If you recently heard of a magic-like paint that glows in the dark, you must be willing to know how it works in awe of its orb-like glow.
Unlike other articles on the internet, I won’t go into technical Jargon and will simplify it as much as possible so everyone can easily understand. So, without further ado, let’s get started.
Before we really go in-depth, you must know the components of these glow paints. These paints are made using acrylic paint and glow pigments. You must be very familiar with acrylic paint. These are just the normal water-type paint you have used as a kid or maybe are still using.
Acrylic paints are usually a little thick to make them adhere well and are easy to use, whereas glow pigments are just, well, pigments. Oh! I forgot to talk about glow pigments. So, these are pigments or crystals that have this incredible power of absorbing the light and emitting it slowly.
They take the light as a charge and then release this charge slowly, which produces the glow. Actually, the light doesn’t charge, but the invisible UV rays inside it do it. And more robust the source, the stronger the UV rays.
In simple words, these pigments are nothing but the moon that takes charge of the sun and uses it slowly to produce an all-night glow. There are many glow pigments like Strontium Aluminate, europium-doped aluminate oxide, etc., but since I promised not to be a boring teacher, I won’t go into detail.
All you have to remember is that these pigments have some size. And when you are mixing them with paint, you need to have a balance for it to work well.
If you have little pigments compared to the paint, it won’t glow, and if you have more, it will be gritty and feel irritating, or may even get messy. So, these pigments have to be mixed in balance.
Some paints like Ultra Green V10 have an excess of these pigments, making it very gritty, while others like Aurora have balanced it. Aurora is a thick paint and has many pigments, but still has no graininess, no chunks, nothing, just smooth paint.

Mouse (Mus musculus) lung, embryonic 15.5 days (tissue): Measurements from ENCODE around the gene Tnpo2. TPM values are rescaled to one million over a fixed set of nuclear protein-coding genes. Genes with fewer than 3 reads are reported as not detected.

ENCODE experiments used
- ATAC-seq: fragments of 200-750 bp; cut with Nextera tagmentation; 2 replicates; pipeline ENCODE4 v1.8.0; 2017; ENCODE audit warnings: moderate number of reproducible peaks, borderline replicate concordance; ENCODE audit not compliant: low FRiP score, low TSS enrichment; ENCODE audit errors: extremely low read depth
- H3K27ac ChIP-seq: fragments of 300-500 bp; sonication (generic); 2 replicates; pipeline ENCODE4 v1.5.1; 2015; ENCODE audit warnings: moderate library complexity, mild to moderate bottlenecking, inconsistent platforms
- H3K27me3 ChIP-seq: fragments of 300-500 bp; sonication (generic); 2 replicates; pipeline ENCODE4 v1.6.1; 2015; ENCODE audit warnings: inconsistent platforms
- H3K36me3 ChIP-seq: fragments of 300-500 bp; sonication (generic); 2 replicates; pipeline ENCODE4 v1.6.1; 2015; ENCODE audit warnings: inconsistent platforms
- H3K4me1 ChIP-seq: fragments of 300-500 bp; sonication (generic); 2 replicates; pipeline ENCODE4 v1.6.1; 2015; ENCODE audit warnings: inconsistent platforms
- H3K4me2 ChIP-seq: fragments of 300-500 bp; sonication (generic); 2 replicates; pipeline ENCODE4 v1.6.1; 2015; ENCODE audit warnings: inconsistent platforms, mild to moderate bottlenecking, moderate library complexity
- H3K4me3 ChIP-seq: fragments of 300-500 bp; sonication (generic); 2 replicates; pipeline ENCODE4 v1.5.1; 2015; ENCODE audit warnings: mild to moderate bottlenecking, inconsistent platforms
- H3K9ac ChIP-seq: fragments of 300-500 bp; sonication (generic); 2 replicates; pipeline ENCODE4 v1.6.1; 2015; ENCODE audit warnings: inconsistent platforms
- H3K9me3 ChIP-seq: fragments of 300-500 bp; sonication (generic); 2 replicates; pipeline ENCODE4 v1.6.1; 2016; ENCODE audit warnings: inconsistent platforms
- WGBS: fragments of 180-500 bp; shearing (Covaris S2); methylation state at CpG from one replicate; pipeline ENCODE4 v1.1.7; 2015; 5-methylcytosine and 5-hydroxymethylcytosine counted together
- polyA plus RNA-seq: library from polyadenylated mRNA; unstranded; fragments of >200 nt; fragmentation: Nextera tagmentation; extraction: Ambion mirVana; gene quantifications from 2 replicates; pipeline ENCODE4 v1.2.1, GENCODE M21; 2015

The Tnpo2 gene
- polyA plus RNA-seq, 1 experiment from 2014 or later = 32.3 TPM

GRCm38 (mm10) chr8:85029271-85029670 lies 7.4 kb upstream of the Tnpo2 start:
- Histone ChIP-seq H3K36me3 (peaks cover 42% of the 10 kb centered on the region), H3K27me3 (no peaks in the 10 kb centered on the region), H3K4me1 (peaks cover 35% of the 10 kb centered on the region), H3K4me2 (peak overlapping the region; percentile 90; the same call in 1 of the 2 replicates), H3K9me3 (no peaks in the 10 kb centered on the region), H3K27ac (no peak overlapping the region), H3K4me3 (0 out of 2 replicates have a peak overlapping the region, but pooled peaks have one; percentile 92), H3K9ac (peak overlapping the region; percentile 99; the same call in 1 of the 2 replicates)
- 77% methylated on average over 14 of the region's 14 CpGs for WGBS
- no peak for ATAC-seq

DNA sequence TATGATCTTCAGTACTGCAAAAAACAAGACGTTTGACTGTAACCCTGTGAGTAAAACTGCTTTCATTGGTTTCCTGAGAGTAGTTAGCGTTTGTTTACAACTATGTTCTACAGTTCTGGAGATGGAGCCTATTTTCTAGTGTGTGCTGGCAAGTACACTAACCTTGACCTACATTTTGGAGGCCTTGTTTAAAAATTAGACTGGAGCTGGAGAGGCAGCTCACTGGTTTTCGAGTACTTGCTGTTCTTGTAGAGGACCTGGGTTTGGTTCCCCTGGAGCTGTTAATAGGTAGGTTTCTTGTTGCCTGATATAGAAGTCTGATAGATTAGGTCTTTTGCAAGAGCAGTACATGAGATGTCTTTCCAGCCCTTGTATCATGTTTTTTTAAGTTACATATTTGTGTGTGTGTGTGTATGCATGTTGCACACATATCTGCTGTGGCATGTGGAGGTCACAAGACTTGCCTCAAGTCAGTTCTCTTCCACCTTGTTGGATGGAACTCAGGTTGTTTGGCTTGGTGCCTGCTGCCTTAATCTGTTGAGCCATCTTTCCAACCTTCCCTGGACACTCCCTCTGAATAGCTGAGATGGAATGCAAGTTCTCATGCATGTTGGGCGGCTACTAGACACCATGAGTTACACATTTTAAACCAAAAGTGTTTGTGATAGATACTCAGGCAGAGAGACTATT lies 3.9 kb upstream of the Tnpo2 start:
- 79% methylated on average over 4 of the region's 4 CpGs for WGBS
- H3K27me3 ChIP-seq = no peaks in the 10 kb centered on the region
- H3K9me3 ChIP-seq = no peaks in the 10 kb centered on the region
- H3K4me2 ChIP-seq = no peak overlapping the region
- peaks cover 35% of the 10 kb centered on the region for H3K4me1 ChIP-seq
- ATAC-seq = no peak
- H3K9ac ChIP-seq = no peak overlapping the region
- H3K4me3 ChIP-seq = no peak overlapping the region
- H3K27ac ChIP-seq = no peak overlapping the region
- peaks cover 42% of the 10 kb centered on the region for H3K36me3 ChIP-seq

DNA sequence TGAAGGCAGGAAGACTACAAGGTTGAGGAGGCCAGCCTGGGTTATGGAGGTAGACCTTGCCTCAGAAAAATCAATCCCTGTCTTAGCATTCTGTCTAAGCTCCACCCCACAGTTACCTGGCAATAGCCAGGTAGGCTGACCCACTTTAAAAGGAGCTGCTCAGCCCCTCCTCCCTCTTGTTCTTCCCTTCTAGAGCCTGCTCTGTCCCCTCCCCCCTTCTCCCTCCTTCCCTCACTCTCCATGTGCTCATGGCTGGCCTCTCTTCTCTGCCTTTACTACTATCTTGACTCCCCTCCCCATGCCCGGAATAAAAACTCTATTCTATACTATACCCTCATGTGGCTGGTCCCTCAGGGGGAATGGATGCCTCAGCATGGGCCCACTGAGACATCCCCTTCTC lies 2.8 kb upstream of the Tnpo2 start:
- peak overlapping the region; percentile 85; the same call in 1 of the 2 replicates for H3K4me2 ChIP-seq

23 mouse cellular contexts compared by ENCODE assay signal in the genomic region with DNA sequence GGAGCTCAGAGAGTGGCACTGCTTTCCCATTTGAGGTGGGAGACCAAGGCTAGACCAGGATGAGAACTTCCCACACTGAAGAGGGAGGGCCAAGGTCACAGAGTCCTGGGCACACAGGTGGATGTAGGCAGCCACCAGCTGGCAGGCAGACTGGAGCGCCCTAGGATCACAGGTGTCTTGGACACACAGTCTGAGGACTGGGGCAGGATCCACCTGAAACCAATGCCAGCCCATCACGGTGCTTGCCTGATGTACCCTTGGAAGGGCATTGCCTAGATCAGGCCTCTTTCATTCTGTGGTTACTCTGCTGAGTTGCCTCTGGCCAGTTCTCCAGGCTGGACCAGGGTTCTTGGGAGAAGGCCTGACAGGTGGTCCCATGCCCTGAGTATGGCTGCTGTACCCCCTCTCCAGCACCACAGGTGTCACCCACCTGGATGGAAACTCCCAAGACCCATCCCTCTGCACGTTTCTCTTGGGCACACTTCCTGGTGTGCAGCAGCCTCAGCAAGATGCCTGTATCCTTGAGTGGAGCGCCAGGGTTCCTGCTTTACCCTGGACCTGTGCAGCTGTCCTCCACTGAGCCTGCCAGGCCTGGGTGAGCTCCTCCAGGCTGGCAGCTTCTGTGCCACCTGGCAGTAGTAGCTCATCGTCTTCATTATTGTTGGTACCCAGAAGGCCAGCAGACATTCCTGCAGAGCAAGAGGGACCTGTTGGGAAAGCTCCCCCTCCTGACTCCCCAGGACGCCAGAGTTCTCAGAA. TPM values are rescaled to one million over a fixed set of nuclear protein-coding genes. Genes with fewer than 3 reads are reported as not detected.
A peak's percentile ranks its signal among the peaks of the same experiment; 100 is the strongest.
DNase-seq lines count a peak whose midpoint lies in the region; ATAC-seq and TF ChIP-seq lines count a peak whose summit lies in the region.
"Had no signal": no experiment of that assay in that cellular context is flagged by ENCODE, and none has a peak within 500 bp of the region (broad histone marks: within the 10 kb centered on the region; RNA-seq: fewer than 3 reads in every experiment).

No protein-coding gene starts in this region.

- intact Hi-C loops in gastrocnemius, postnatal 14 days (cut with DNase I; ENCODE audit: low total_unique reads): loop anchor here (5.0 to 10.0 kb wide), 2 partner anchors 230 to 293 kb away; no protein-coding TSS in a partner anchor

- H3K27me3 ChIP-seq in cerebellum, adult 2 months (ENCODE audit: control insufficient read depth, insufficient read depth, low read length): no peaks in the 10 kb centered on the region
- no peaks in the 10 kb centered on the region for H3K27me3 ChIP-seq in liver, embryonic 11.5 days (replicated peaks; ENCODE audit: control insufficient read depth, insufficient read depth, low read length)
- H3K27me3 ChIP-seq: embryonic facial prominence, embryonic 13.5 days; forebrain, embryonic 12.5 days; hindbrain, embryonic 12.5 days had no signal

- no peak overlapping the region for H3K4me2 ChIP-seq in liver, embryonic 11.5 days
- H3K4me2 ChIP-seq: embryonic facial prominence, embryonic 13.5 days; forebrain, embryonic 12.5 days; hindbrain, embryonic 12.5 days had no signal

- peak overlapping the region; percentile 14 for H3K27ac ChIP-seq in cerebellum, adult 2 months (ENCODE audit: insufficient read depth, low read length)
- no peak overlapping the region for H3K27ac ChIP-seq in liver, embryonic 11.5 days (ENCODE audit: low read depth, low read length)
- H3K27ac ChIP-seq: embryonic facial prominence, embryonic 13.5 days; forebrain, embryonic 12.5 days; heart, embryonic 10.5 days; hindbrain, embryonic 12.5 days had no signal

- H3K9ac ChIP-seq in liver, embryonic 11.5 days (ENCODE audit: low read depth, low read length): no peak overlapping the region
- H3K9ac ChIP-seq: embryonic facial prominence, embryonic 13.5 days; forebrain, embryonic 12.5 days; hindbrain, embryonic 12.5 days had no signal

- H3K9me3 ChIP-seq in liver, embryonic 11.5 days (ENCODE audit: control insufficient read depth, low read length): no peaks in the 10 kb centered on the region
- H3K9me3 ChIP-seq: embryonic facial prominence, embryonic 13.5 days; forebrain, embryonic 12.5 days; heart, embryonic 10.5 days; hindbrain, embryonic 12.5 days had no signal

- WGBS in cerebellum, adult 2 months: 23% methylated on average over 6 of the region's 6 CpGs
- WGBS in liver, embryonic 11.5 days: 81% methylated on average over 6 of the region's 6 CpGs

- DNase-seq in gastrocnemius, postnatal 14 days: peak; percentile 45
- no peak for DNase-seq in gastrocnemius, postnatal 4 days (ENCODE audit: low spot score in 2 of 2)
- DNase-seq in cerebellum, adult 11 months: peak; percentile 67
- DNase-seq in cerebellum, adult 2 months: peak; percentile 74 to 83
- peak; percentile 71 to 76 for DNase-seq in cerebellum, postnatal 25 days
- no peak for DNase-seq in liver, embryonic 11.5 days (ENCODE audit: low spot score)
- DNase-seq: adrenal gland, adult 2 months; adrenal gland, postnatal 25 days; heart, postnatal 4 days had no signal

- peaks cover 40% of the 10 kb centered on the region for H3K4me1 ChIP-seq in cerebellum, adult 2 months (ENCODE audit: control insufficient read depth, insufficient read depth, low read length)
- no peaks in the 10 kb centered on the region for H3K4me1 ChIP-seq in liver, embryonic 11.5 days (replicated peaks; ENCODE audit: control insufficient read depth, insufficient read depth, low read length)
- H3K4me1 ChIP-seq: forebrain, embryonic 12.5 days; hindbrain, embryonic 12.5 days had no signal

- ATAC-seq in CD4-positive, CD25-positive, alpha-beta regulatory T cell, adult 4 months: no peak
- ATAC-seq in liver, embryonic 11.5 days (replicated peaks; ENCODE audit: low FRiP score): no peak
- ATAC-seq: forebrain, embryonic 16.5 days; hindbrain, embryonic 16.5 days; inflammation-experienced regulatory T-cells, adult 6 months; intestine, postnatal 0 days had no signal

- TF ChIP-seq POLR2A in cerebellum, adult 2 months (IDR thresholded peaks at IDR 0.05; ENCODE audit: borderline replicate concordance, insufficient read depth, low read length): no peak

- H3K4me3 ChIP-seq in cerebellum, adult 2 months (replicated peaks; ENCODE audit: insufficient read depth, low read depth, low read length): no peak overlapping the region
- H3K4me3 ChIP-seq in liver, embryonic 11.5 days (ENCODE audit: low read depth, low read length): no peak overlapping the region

So, this thing has to be taken into consideration. Once both the things, i.e., Paint and glow pigments, get mixed, they get the qualities of both, i.e., they are easy to apply and glow in the dark.
So, a glow-in-the-dark paint work by taking the light as its charge and then releasing that charge slowly to produce a glow. Now, this thing doesn’t end here as there is a much bigger picture to it.
Apart from the pigments’ the quality of the charge is very crucial. Think of it in this way: would it charge the moon as compelling as today if the sun wasn’t 400 times bigger than the moon?
Well, the answer is an absolute NO. Even if it gets less than 100 times and gets like 300 times bigger, the glow would also decrease. Why? Because the charger isn’t that effective.
A bad charger wouldn’t produce a long-lasting glow. Similarly, if the charger isn’t good in glow-in-the-dark paint, the glow wouldn’t either. So, what am I referring to when I say charge?
Well, sources that give potent lights. Some of the famous chargers are direct sunlight, lamplights, UV Blacklight, LED light, high wattage bulbs, etc. But the best of all is a Blacklight.
It’s like the sun of glow paints as it can charge them effectively. While most other sources take minutes and hours, a Blacklight roughly takes seconds and minutes.
A Blacklight can show you the best potential of any glow paint.
In this article, I answered one of the questions asked by many people, i.e., how does glow-in-the-dark paint work. I answered it in a relatively simple tone and ensured there was no technical jargon. If you liked my article, share it with your friends and family, especially with a philomath.